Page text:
“We’ve seen enforcement drop terrifically at the E.P.A., so that’s kind of like when you’re not enforcing the law, it’s like not having a police car on the highways to keep people going 100 mph …so there’s no cop on it. So what prevents a company that’s struggling with say the profit line to do something not quite right?”
As for the actual staffing size, O’Grady went on, “We were at 18,110 staff positions… that was in 1999. Today we’re at 14,000, and the agency will not even release the number, I know it’s under 14,000,” he said.
The second major concern O’Grady mentioned was the budget. Today’s budget for the E.P.A. is $8 billion. “Compare $8 billion dollars to that, what the agency was originally funded, the funding levels in the 1970’s. If you bring those forward to 2018 dollars actually some of the budgets in the 1970’s were in the range of $14 billion in 2018 dollars,” O’Grady said.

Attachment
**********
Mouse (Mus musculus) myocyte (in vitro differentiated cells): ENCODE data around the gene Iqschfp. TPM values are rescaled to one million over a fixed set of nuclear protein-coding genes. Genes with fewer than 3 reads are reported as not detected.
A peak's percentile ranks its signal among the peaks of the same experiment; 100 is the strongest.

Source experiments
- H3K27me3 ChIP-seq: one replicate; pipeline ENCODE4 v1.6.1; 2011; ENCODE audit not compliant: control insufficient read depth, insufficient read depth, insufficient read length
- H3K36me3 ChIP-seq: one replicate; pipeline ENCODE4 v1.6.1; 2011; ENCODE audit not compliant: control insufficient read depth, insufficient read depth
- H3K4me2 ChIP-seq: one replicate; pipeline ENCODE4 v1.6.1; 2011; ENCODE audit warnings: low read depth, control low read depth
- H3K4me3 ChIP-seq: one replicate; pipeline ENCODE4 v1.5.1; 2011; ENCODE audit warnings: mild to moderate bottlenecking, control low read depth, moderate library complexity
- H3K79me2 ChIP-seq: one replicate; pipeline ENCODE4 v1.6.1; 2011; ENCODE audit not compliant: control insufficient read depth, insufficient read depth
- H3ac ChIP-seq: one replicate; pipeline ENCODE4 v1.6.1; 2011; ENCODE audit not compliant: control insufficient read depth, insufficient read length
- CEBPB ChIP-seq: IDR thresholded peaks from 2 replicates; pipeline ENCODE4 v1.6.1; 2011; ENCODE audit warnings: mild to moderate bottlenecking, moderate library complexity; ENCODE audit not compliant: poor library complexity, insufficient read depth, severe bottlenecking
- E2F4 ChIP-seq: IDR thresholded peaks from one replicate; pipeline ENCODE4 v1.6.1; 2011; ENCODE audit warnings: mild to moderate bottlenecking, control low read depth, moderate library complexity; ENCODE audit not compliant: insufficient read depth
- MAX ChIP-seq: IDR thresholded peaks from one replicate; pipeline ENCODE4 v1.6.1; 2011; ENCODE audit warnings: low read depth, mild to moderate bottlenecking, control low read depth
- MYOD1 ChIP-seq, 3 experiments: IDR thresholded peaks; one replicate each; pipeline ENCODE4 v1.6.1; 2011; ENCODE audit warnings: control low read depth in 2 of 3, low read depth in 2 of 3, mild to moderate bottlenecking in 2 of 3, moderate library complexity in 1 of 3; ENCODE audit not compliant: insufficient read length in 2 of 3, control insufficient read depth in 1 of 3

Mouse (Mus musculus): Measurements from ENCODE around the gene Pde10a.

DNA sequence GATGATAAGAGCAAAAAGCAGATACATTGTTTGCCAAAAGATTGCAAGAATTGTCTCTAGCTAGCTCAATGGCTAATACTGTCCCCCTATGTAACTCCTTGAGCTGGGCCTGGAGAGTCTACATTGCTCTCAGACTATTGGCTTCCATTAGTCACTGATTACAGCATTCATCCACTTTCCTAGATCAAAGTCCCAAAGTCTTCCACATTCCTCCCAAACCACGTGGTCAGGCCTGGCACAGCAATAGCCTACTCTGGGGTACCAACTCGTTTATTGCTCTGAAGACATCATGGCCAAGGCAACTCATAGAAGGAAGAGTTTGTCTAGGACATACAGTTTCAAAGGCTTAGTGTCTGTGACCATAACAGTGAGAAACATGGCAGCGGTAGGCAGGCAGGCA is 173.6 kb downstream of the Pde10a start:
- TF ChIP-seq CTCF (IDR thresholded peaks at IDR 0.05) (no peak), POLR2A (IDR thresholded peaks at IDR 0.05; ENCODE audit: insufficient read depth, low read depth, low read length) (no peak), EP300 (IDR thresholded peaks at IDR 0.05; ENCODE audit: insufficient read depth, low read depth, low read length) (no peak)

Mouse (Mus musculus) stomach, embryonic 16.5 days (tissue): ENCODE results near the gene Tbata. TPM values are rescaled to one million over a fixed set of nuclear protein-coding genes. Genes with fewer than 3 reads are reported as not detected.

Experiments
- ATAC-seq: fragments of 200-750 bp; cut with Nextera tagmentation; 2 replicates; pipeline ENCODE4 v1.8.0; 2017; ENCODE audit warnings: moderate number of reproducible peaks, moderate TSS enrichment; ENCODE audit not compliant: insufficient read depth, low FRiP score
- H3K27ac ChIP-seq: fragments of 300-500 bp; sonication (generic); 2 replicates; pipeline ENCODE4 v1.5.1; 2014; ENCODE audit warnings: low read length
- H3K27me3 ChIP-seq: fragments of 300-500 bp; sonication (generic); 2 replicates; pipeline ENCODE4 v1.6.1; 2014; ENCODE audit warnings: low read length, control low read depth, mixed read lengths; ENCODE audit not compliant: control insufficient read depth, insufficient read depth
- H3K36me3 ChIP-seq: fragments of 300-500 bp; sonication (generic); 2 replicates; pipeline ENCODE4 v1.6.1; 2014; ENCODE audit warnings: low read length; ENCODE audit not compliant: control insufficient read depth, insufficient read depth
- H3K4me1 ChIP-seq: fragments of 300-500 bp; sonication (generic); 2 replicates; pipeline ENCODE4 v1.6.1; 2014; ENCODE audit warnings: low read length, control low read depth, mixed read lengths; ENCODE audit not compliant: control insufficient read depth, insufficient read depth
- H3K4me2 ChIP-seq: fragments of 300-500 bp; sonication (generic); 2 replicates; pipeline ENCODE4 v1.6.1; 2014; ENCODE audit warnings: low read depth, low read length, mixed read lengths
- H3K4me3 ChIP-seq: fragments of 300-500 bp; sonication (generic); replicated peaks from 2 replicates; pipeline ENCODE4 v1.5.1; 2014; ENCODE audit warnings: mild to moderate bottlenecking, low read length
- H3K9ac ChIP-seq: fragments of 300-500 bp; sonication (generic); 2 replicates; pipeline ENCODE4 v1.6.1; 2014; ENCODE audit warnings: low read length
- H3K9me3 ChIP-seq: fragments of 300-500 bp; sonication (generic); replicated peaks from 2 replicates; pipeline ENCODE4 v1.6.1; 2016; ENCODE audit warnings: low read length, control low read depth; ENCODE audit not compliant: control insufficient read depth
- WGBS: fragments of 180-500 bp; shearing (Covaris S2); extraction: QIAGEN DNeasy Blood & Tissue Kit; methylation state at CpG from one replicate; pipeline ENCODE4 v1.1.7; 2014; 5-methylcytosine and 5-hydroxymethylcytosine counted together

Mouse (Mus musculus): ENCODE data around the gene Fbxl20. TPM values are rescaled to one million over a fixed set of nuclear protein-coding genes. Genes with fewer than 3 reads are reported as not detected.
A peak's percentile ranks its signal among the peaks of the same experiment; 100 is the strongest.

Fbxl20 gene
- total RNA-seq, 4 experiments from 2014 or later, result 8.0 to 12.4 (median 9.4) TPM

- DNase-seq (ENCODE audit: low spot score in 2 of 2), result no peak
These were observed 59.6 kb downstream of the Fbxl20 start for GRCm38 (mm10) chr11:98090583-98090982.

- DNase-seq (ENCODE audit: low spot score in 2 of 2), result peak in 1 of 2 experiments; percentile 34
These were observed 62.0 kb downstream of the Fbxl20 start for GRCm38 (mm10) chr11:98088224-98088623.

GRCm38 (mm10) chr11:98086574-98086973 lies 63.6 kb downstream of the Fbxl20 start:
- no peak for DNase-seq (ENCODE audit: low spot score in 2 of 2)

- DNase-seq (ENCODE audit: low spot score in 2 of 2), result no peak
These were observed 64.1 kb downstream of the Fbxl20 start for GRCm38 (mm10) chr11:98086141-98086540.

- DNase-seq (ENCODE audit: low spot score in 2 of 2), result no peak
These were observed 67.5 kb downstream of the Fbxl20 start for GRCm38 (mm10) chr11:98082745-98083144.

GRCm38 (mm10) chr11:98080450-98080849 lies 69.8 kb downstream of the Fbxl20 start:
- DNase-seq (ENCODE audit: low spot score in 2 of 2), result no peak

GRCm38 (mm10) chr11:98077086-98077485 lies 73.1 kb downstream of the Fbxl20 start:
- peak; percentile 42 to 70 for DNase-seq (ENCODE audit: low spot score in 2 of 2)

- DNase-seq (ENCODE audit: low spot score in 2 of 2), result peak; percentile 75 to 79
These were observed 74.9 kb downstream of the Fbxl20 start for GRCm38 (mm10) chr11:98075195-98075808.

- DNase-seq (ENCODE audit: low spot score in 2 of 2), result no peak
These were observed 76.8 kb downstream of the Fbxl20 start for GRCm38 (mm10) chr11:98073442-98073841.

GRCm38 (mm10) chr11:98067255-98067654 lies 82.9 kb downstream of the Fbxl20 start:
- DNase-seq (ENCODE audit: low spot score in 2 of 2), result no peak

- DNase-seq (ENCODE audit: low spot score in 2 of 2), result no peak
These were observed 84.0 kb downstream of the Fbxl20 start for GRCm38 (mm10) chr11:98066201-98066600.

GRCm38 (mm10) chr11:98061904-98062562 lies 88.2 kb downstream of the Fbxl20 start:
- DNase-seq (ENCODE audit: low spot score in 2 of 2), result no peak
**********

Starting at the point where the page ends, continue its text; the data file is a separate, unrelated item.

The next concern for O’Grady was the since-resigned head of the E.P.A., Scott Pruitt himself. “Then you have the administrator of the E.P.A. that does not believe that climate change is real or he hems and haws and changes his mind. ‘Well… it might be happening, but we really don’t know the contributions from humans.’ Give me a break,” O’Grady exclaimed. “It’s all been pretty figured out by scientists across the world, and we’re supposed to be the premier environmental agency in the world, and now it’s kind of a laughing stock. So you have the attack on science.”